IBI protocols were studied in depth by Bellare et al. [4] as part of a larger framework whereby many standard identification (SI) methods could be “surfaced” as IBI schemes, or indeed as full Identity Based Signature (IBS) schemes. By “pushing” some proposed (but unproven) IBS schemes down to their underlying SI description, there were able to resurface them, but this time with full security proofs. They considered some pairing-based schemes, the best of which appears to be that which first appeared as an IBS scheme proposed independently in [7] and [20]. Independently (of [4]), Kurosawa and Heng [13] came up with more-or-less the same idea. All of this research owes a debt to the original (non-identity based) short signature scheme of Boneh, Lynn and Shacham [6].

Note that in standard IBI protocols the Verifier has no secrets. The Prover is simply trying to prove that they are entitled to their claimed identity, to anyone that is interested. Here however only the unique Verifier in possession of the secret $sQ$ is in a position to carry out the verification. We need this restriction, as otherwise a corrupt Verifier could be used as an Oracle against which to test PIN guesses by someone who had stolen the associated token. Therefore we assume that the server which is running SSL or its equivalent, also takes responsibility for protecting $sQ$. The only other change we make is to split client secrets into token and PIN as described above.

To place the server secret $sQ$ in context, observe that in standard PKI everyone has their own identity and an independent public/private key pair. So there is a public key for every individual, bound to their identity via a certificate issued by a CA. On the other hand in ID-based cryptography everyone has an identity, and a private key derived from that identity by a TA. And there is just one public key, the TA’s public key. This TA public key is used in various protocol-dependent contexts. In the M-Pin protocol the TA public key becomes the server secret. This means that only the server can authenticate one of its own clients. But this is a perfectly natural requirement in the authentication context.

The basic M-Pin protocol is shown in Table 1. Observe that on the client side all of the computation is in the simpler group ${G}_{1}$. On the server side the product of two pairings can be calculated using standard multi-pairing methods [17], and will cost much less than two separate pairing computations. The correctness of the protocol can be quickly established using the bilinearity property.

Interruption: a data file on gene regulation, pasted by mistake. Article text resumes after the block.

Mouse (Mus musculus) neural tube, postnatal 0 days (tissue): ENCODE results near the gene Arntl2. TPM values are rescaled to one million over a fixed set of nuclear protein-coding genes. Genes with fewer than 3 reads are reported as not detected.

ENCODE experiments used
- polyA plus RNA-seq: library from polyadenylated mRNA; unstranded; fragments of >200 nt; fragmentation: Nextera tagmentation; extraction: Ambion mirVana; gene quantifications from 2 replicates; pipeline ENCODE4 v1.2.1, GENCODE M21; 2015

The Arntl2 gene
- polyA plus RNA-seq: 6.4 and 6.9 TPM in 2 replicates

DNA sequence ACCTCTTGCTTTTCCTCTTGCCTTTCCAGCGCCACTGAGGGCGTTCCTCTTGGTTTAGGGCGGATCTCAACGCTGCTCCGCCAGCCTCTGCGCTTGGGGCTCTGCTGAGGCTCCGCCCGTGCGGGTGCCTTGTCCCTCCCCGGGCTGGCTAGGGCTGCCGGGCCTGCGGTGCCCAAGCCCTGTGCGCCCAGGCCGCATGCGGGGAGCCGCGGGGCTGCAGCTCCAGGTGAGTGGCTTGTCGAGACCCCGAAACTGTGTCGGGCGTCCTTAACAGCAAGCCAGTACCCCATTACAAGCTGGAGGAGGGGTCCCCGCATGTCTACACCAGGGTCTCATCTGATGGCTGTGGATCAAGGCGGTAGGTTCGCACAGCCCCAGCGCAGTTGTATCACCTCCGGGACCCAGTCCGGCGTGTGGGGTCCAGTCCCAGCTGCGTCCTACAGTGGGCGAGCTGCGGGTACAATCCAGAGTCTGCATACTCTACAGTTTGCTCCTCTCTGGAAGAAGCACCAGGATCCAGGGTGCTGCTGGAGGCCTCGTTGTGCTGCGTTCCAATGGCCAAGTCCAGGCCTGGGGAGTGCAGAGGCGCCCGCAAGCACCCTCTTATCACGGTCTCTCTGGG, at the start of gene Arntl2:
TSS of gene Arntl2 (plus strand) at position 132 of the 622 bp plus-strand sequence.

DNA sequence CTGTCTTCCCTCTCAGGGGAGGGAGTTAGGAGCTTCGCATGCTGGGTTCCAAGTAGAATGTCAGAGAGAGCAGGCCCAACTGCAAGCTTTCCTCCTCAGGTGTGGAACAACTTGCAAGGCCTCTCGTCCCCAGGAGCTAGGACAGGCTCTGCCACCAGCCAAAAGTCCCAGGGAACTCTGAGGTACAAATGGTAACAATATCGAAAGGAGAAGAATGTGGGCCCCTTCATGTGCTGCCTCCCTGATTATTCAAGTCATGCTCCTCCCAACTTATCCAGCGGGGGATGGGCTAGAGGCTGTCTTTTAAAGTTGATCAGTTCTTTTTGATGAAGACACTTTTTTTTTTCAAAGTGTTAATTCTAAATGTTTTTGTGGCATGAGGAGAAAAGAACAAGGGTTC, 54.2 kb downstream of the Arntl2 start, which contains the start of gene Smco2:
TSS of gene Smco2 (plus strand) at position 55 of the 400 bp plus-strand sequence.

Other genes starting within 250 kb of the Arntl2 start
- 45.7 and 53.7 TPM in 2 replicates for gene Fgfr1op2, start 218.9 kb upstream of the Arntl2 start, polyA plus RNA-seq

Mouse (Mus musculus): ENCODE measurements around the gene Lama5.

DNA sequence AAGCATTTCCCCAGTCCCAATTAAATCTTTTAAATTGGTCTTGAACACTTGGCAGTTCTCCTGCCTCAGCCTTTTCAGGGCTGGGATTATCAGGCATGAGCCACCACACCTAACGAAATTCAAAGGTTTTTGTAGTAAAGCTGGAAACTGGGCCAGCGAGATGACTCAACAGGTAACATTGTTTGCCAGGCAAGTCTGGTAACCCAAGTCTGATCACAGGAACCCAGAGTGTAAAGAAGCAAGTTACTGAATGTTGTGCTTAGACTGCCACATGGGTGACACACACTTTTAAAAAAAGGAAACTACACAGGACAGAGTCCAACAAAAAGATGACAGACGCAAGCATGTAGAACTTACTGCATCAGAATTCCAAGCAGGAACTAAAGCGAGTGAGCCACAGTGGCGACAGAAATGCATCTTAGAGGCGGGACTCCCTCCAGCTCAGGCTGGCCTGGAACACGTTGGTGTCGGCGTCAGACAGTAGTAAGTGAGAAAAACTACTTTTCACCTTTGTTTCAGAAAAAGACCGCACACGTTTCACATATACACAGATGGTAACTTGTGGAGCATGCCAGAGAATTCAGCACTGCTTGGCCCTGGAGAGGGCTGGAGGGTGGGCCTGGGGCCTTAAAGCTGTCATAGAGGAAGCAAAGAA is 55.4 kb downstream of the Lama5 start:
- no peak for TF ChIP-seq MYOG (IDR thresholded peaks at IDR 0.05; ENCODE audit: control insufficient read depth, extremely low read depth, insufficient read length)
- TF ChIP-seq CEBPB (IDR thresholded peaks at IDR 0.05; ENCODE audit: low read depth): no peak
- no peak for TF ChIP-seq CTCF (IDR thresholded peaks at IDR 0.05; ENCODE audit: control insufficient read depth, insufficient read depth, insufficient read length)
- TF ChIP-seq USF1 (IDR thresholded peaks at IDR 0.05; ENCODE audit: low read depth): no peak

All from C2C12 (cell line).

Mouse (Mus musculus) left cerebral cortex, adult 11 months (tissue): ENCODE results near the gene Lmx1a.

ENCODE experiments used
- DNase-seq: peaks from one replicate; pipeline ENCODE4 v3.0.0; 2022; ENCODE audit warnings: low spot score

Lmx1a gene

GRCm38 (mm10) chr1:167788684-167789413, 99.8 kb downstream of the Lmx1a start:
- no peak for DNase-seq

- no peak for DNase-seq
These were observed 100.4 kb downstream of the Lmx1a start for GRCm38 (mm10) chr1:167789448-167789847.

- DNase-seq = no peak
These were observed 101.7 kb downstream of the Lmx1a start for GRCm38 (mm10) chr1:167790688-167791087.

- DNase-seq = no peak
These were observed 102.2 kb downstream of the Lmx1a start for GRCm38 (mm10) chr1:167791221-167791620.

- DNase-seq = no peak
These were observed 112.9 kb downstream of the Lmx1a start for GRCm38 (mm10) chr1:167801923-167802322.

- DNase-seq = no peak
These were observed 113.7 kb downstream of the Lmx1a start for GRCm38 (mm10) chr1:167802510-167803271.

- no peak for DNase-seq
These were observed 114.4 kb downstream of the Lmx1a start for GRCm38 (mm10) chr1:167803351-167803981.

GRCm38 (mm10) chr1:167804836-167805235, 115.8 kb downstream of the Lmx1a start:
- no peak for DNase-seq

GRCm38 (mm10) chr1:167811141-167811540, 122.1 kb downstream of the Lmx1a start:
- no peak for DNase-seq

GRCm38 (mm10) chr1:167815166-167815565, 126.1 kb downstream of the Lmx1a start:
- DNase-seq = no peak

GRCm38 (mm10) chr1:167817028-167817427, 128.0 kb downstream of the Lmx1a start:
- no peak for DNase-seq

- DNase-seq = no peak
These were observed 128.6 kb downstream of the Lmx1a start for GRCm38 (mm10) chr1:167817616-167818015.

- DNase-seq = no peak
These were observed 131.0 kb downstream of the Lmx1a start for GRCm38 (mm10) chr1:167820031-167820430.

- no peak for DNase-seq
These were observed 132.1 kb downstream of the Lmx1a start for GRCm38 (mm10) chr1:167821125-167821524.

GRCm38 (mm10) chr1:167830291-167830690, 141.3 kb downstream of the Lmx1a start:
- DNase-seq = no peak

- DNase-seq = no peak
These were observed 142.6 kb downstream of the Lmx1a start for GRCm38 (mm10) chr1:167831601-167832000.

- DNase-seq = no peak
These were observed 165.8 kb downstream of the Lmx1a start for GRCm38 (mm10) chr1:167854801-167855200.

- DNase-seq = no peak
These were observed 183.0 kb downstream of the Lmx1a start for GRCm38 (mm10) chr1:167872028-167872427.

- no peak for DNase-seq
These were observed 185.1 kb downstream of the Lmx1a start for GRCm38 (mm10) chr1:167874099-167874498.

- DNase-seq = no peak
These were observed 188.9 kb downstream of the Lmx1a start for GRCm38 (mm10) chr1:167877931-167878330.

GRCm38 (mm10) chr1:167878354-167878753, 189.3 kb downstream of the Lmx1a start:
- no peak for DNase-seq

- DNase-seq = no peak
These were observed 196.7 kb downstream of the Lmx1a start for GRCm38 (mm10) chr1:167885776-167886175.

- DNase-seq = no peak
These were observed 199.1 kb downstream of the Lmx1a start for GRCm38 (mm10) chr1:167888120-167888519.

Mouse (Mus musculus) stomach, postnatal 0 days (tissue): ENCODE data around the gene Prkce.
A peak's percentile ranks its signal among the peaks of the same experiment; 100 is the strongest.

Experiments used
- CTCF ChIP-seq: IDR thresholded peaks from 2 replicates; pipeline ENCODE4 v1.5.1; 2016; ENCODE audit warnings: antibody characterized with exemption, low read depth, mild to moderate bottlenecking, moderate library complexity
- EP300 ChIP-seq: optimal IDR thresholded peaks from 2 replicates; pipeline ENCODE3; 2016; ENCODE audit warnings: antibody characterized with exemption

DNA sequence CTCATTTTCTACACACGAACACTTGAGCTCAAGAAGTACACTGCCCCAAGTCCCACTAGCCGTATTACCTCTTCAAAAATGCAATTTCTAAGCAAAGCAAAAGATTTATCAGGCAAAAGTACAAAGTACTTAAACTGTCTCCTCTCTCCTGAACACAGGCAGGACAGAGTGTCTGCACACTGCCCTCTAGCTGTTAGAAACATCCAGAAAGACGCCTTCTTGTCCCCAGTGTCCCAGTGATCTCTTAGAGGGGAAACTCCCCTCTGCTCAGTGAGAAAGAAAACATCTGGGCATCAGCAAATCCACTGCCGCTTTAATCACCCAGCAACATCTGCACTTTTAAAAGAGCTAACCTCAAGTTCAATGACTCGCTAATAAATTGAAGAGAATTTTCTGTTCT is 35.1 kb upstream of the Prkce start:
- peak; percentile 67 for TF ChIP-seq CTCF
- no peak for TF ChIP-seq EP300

Table 1: M-Pin

#### 7.1 Protocol Outputs

At the end of a protocol run the client still does not know whether or not they have succeeded. This is important as we now need to take action to handle unsuccessful connections appropriately. In a real implementation this responsibility might be passed off to another non-cryptographic process, which is informed by the available protocol outputs.

What outputs should a protocol like M-Pin return after completion? For Username/Password the outcome is basically to either allow access or refuse it, but also some simple mechanism in place to block on-line password guessing attacks. Our response can at a minimum be similar to this, but possibly more nuanced.

In the event of a successful M-Pin outcome, there is not much more to be done. The client must have been registered correctly with the Trusted Authority, and therefore has been issued with a valid token and has input a valid PIN, associated with their claimed identity. In the event of protocol failure at first glance there appears to be relatively little for the server to work with to formulate an appropriate response. But for a two-factor authentication scheme like M-Pin there is at a minimum a vital requirement for the server to implement a 3-strikes-and-you-are-out strategy to prevent an attacker who has captured the token from trying all possible PINs until they hit upon the right one. The server does not necessarily even have a list of registered users – it would be natural that such a list should be maintained and managed by the Trusted Authority.

It may help the server to decide on an appropriate response if (a) they knew if the failing client had a valid token, and (b) if they knew the extent of the error in the entered PIN. In fact there is a simple way to derive from a failed protocol run the extent of the PIN error – and if this is outside of the range of valid PINs, then this implies that the “client” does not in fact have a valid token.

Observe that the M-Pin protocol depends on both the client and the server having the same value of the master secret $s$ involved in their calculations. If a client enters an incorrect PIN, it is as if they have instead used $s+\delta$ in their calculation, where $\delta$ is the extent of their error. The server can then search for $\delta$ by iterating through all the possibilities for $sQ+\delta .Q$ on its side, until the protocol outcome is correct. By exploiting the bilinearity of the pairing, this can be done in an obvious way requiring only one multiplication in ${G}_{T}$ for each candidate $\delta$.

However we can do even better. If the final step of the protocol results in a value of $g\ne 1$, then in fact $g=e{\left(U+yA,Q\right)}^{\delta }$. To find $\delta$ requires the calculation of a pairing and the solution of a discrete logarithm problem in ${G}_{T}$. The appropriate algorithm is the method of Pollard’s Kangaroos [14]. This is a “square root” algorithm, which means that for a 4-digit PIN only a few hundred multiplications in ${G}_{T}$ will be required to find $\delta$, which is completely practical.